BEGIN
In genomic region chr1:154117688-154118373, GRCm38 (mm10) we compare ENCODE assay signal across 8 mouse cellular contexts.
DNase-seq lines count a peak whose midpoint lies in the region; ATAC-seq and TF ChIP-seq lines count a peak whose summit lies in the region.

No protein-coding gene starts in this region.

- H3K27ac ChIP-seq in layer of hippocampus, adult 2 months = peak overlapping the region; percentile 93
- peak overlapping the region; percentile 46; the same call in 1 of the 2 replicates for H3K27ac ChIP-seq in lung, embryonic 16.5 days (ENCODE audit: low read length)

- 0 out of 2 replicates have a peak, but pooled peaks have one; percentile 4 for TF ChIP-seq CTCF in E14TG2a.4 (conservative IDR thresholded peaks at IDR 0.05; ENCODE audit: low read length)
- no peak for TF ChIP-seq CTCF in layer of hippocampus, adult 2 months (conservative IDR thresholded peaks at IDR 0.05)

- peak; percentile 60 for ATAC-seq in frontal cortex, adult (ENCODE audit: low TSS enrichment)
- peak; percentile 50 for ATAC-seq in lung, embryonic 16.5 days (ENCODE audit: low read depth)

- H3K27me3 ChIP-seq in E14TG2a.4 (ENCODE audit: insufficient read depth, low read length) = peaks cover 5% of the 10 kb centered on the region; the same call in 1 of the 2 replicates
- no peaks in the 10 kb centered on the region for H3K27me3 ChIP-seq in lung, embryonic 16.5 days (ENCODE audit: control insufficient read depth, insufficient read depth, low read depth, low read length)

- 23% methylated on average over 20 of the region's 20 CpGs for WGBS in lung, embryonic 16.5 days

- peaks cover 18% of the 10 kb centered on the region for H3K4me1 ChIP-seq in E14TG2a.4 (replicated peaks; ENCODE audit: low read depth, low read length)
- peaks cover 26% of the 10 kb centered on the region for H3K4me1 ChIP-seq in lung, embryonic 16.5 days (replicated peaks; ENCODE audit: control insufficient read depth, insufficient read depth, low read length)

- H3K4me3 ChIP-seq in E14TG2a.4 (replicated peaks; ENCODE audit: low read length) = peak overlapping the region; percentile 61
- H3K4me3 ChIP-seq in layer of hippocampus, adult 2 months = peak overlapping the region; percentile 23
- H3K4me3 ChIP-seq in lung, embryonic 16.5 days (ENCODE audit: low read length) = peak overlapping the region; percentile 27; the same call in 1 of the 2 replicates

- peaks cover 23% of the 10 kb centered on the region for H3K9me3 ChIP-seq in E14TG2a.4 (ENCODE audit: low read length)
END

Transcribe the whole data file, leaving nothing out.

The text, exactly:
In genomic region chr1:154117688-154118373, GRCm38 (mm10) we compare ENCODE assay signal across 8 mouse cellular contexts.
DNase-seq lines count a peak whose midpoint lies in the region; ATAC-seq and TF ChIP-seq lines count a peak whose summit lies in the region.

No protein-coding gene starts in this region.

- H3K27ac ChIP-seq in layer of hippocampus, adult 2 months = peak overlapping the region; percentile 93
- peak overlapping the region; percentile 46; the same call in 1 of the 2 replicates for H3K27ac ChIP-seq in lung, embryonic 16.5 days (ENCODE audit: low read length)

- 0 out of 2 replicates have a peak, but pooled peaks have one; percentile 4 for TF ChIP-seq CTCF in E14TG2a.4 (conservative IDR thresholded peaks at IDR 0.05; ENCODE audit: low read length)
- no peak for TF ChIP-seq CTCF in layer of hippocampus, adult 2 months (conservative IDR thresholded peaks at IDR 0.05)

- peak; percentile 60 for ATAC-seq in frontal cortex, adult (ENCODE audit: low TSS enrichment)
- peak; percentile 50 for ATAC-seq in lung, embryonic 16.5 days (ENCODE audit: low read depth)

- H3K27me3 ChIP-seq in E14TG2a.4 (ENCODE audit: insufficient read depth, low read length) = peaks cover 5% of the 10 kb centered on the region; the same call in 1 of the 2 replicates
- no peaks in the 10 kb centered on the region for H3K27me3 ChIP-seq in lung, embryonic 16.5 days (ENCODE audit: control insufficient read depth, insufficient read depth, low read depth, low read length)

- 23% methylated on average over 20 of the region's 20 CpGs for WGBS in lung, embryonic 16.5 days

- peaks cover 18% of the 10 kb centered on the region for H3K4me1 ChIP-seq in E14TG2a.4 (replicated peaks; ENCODE audit: low read depth, low read length)
- peaks cover 26% of the 10 kb centered on the region for H3K4me1 ChIP-seq in lung, embryonic 16.5 days (replicated peaks; ENCODE audit: control insufficient read depth, insufficient read depth, low read length)

- H3K4me3 ChIP-seq in E14TG2a.4 (replicated peaks; ENCODE audit: low read length) = peak overlapping the region; percentile 61
- H3K4me3 ChIP-seq in layer of hippocampus, adult 2 months = peak overlapping the region; percentile 23
- H3K4me3 ChIP-seq in lung, embryonic 16.5 days (ENCODE audit: low read length) = peak overlapping the region; percentile 27; the same call in 1 of the 2 replicates

- peaks cover 23% of the 10 kb centered on the region for H3K9me3 ChIP-seq in E14TG2a.4 (ENCODE audit: low read length)